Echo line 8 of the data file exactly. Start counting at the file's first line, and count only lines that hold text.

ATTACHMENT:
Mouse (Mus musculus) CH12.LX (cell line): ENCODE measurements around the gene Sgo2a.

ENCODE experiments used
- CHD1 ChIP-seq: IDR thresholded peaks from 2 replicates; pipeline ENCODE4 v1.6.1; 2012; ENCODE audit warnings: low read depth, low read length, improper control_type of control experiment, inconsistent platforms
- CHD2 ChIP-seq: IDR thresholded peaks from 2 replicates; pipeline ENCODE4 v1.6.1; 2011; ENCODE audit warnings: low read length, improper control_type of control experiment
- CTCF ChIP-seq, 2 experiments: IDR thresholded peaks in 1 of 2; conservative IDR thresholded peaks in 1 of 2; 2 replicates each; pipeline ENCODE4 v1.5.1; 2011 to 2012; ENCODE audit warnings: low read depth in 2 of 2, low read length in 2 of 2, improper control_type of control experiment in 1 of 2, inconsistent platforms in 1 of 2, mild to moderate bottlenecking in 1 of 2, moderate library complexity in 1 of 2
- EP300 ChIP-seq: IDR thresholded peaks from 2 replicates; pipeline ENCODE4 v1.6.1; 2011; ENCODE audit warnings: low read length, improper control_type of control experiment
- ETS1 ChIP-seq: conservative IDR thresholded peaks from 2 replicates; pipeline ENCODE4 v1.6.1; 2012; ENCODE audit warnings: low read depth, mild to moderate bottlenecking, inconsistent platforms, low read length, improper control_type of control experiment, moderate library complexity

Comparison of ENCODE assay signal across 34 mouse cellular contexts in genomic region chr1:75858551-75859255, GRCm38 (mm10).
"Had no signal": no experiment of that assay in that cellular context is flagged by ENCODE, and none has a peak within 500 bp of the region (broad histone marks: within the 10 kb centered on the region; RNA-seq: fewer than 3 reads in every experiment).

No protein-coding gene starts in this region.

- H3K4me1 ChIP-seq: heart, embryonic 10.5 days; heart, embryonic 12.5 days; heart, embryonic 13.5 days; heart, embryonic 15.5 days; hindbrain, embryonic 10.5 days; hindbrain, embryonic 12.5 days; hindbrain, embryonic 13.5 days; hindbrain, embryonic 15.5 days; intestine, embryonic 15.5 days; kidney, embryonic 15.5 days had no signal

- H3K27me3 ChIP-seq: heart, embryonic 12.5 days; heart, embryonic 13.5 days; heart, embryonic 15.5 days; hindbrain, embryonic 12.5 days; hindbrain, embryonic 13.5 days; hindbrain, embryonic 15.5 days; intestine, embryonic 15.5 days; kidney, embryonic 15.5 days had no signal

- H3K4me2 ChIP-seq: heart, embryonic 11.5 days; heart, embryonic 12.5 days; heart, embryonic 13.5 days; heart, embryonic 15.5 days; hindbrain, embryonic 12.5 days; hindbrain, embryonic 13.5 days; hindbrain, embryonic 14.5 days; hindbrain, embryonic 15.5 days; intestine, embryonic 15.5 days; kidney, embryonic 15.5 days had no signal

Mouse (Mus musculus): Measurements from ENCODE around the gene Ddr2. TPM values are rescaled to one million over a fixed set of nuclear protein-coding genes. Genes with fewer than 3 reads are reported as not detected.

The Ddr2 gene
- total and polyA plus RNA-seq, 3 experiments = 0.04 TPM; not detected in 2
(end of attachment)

Comparison of ENCODE assay signal across 34 mouse cellular contexts in genomic region chr1:75858551-75859255, GRCm38 (mm10).